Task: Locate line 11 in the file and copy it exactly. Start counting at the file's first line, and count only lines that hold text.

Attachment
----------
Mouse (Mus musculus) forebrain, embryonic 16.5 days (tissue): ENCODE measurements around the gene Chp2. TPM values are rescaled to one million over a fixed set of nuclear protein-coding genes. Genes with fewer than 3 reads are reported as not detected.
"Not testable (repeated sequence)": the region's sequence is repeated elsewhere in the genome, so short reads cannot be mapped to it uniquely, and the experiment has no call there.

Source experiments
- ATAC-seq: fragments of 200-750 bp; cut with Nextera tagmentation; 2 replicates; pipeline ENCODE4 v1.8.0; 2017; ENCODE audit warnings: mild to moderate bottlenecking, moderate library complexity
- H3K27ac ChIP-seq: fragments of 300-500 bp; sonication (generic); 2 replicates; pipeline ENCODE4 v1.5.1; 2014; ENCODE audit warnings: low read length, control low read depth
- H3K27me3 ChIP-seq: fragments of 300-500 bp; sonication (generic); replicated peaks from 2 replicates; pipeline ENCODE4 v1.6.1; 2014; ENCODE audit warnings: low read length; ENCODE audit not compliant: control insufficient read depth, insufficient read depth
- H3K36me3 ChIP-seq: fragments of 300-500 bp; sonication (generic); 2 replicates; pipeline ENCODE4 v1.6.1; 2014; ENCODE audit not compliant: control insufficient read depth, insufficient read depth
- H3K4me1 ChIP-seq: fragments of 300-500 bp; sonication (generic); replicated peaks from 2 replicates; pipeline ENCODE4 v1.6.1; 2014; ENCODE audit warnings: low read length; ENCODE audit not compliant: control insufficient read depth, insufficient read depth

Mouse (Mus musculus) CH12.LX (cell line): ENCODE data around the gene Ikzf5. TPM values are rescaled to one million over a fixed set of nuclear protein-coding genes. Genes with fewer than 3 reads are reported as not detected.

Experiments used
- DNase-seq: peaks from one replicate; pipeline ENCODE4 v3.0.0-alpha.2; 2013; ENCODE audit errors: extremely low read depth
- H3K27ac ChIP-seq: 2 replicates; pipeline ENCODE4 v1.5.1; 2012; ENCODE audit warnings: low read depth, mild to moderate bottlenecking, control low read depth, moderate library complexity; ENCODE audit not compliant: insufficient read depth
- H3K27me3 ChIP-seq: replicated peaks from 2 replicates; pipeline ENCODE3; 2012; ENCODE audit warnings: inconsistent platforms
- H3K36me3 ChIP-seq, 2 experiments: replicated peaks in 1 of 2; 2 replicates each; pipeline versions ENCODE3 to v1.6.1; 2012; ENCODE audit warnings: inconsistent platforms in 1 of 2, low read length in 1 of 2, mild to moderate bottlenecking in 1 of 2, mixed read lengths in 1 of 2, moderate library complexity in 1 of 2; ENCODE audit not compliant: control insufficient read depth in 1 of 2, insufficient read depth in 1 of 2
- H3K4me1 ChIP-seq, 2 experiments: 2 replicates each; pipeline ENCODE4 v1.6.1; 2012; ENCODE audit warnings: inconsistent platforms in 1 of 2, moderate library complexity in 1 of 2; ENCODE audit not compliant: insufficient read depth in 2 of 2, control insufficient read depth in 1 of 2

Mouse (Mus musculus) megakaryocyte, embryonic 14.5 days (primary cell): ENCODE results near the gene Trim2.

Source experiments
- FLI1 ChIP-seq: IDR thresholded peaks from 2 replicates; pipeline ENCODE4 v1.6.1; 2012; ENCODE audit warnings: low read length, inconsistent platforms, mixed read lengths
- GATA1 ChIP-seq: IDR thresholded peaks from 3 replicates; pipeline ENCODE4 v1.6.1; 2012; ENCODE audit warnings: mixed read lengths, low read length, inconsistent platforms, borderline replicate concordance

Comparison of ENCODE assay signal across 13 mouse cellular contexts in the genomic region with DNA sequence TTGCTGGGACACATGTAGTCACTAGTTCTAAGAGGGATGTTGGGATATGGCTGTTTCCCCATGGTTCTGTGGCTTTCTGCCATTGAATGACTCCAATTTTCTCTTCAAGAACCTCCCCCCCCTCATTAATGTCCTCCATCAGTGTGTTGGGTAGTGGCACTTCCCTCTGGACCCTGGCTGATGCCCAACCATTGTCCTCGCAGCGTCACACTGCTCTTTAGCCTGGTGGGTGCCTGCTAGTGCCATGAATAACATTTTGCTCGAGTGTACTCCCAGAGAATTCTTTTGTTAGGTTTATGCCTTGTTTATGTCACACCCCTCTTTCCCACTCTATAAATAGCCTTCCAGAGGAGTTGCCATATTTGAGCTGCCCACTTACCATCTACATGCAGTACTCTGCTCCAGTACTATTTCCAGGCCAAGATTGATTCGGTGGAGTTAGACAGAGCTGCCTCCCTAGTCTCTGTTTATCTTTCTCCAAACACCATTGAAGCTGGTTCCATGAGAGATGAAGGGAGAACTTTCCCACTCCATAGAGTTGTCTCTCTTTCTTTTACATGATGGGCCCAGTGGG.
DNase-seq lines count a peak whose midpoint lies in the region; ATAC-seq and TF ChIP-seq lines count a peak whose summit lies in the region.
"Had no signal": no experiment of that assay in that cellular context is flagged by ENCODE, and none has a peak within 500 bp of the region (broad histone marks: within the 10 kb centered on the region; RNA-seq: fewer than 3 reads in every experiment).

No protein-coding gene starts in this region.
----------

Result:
- DNase-seq: peaks from one replicate; pipeline ENCODE4 v3.0.0-alpha.2; 2013; ENCODE audit errors: extremely low read depth